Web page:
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Seattle became a shipping and aircraft-manufacturing hub.
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And California got 10% of all federal spending.
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And Los Angeles became the second largest manufacturing center in the country, meaning
03:22
that it was not in fact built by Hollywood, it was built by World War II.
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All of this was pretty bad for the South, by the way, because most of this industrialization
03:29
happened in cities and the South only had two cities with more than a half a million
03:33
people.
03:34
And organized labor continued to grow as well, with union membership soaring from around
03:37
9 million in 1940 to almost 15 million in 1945.
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Besides union-friendly New Deal policies, the government forced employers to recognize
03:46
unions in order to prevent labor strife and keep the factories humming so that war production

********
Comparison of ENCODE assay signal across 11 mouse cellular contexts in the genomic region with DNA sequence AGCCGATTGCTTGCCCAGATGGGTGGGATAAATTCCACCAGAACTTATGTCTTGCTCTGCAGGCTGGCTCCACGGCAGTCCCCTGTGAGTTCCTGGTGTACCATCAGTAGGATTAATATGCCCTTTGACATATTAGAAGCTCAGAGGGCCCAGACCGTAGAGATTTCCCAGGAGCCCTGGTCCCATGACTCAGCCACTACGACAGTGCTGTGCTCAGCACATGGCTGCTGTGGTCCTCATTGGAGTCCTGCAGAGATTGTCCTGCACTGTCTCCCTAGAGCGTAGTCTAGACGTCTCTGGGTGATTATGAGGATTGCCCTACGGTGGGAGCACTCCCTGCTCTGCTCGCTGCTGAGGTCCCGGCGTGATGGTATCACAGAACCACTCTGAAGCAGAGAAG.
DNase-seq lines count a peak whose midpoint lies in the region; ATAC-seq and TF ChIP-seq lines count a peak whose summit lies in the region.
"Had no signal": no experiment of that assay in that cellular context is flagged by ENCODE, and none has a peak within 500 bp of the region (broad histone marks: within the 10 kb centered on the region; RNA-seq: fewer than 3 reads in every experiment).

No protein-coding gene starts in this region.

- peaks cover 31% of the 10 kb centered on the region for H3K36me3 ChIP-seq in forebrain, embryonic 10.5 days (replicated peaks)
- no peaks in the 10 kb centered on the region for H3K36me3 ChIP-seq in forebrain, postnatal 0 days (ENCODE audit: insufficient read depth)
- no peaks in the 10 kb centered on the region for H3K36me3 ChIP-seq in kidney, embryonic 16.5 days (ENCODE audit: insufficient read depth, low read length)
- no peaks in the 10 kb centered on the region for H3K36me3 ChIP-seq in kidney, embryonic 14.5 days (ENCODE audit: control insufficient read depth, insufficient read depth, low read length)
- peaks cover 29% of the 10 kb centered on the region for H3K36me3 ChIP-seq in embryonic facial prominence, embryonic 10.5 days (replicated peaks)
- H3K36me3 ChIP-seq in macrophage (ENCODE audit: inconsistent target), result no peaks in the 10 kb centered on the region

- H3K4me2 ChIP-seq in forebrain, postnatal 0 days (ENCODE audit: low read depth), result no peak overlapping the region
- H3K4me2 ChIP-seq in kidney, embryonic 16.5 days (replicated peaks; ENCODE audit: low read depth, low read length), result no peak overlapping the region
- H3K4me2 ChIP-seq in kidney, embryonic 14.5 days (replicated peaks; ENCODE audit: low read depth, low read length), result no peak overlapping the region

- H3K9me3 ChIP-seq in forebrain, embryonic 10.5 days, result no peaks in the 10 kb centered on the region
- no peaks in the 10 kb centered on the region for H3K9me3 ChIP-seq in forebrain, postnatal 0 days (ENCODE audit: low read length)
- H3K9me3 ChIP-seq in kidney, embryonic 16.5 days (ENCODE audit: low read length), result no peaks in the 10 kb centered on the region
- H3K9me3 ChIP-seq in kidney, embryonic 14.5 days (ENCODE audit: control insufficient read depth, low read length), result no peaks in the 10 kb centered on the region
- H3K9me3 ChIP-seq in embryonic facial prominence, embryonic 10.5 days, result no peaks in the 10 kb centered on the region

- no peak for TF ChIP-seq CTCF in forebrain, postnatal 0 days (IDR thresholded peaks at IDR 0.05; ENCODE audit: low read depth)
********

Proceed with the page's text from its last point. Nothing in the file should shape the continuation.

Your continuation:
03:50
would not decrease.
03:51
And, from a human history standpoint, one of the biggest changes is that many of the
03:55
workers in those factories were women.
03:57
You’ve probably seen this picture of Rosie the Riveter and while there wasn’t actually
04:01
a riveter named Rosie, or maybe there was but, she’s an amalgam.
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But by 1944 women made up 1/3 of the civilian labor force in addition to the 350,000 who
04:10
were serving in the military.
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And the type of women who were working changed as well.
04:14
Married women in their 30s outnumbered single women in the workforce.
04:17
But the government and employers both saw this phenomenon as temporary, so when the
04:22
war was over most women workers, especially those in high paying industrial jobs, were
04:26
let go.
04:27
This was especially hard on working class women who needed to work to survive and had
04:30
to return to lower paid work as domestics or in food services, or, god forbid, as teachers.
04:36
Oh, it’s time for the Mystery Document?
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The rules here are simple.
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We use primary sources for learning as this is a serious show about history and then if
04:44
I guess the author wrong, I get shocked.
04:46
Okay, what do we got today?
04:47
Let’s take a look.
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Certainly this is no time for any of us to stop thinking about the social and economic
04:52
problems which are the root cause of the social revolution which is today a supreme factor
04:56
in the world.